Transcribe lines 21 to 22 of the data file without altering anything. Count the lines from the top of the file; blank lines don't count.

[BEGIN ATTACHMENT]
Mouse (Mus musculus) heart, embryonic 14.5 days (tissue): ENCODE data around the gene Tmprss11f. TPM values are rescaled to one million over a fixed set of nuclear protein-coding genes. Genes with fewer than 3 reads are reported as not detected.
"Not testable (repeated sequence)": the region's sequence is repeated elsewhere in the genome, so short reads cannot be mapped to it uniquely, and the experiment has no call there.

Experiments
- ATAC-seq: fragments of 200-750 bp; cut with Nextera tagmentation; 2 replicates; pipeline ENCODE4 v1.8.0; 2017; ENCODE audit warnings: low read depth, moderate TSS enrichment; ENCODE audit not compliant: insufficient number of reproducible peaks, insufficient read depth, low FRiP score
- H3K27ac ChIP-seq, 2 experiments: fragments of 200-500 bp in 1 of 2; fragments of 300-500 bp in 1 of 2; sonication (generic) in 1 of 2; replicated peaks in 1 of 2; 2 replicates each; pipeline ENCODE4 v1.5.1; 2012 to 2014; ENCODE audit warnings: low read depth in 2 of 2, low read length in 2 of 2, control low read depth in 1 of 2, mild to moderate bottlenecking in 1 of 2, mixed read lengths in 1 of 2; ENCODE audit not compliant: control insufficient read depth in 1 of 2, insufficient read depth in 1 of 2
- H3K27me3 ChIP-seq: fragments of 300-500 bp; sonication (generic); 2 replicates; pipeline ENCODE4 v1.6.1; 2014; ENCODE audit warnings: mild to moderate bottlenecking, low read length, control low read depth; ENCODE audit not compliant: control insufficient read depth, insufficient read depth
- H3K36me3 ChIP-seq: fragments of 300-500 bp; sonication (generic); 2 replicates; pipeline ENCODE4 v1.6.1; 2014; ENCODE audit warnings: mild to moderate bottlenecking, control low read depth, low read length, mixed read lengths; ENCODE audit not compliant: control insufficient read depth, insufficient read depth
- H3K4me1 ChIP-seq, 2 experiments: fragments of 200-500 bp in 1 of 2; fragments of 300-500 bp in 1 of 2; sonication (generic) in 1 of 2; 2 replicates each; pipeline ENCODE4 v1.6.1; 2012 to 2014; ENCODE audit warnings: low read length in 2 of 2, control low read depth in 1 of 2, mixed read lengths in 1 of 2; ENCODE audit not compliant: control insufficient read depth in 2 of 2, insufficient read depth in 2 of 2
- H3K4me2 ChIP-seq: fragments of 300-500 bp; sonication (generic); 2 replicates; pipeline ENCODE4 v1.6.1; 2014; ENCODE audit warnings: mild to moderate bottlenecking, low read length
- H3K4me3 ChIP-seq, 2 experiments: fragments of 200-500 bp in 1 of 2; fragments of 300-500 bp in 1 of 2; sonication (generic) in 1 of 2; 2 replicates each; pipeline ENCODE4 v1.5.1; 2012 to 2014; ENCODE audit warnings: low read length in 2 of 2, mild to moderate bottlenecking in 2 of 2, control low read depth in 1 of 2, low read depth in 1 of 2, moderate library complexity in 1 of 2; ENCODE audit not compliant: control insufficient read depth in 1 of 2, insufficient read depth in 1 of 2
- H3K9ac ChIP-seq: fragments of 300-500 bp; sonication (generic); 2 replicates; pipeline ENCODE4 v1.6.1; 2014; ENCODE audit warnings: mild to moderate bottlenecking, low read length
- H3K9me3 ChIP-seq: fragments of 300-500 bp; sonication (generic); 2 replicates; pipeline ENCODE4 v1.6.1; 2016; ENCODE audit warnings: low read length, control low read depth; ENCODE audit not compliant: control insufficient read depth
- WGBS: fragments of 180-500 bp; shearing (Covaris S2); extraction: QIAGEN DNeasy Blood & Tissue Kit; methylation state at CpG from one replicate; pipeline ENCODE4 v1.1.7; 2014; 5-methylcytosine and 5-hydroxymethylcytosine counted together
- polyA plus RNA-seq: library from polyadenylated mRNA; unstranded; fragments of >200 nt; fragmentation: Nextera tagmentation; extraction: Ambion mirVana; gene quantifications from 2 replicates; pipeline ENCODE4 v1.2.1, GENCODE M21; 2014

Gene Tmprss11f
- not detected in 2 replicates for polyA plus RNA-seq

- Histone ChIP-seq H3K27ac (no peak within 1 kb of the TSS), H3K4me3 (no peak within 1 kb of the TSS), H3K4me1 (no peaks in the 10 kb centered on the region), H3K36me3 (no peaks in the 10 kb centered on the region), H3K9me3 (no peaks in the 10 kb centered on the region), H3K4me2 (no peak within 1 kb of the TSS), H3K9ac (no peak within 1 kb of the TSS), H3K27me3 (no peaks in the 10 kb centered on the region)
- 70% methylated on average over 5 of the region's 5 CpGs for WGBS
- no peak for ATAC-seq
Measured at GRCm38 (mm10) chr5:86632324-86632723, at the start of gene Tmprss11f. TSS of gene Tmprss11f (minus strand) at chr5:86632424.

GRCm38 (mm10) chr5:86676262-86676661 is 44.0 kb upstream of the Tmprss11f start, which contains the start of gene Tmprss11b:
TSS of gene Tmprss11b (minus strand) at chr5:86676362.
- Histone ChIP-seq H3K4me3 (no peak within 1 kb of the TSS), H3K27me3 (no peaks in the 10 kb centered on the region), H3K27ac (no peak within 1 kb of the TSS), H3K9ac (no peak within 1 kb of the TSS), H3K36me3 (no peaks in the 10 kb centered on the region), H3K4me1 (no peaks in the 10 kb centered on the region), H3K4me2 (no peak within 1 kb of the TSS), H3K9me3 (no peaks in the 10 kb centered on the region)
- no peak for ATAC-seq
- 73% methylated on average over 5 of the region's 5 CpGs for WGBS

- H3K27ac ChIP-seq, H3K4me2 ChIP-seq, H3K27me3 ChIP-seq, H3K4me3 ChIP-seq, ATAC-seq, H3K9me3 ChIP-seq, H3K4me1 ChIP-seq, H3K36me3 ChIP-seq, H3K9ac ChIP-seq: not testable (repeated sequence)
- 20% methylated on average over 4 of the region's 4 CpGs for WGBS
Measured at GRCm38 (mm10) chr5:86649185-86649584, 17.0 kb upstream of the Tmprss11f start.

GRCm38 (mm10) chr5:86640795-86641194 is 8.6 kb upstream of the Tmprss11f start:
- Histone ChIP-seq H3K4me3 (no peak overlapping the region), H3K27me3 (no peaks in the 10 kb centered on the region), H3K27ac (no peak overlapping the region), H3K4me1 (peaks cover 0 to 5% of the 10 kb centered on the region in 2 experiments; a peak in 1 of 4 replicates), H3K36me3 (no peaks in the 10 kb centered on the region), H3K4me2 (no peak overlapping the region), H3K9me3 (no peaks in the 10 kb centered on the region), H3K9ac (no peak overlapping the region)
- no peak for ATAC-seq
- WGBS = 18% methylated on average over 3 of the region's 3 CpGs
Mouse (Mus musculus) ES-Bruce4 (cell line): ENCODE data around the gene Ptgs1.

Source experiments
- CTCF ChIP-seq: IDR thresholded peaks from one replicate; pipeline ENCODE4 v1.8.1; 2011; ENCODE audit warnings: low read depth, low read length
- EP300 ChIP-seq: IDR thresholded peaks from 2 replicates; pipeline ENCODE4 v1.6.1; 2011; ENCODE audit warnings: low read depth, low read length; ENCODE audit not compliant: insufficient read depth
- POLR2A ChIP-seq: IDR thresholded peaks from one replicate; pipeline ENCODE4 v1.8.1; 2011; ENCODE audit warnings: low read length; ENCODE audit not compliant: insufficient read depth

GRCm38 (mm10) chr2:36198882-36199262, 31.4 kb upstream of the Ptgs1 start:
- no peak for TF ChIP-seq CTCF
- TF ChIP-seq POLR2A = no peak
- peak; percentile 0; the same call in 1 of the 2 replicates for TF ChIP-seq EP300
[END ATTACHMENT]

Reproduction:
GRCm38 (mm10) chr5:86676262-86676661 is 44.0 kb upstream of the Tmprss11f start, which contains the start of gene Tmprss11b:
TSS of gene Tmprss11b (minus strand) at chr5:86676362.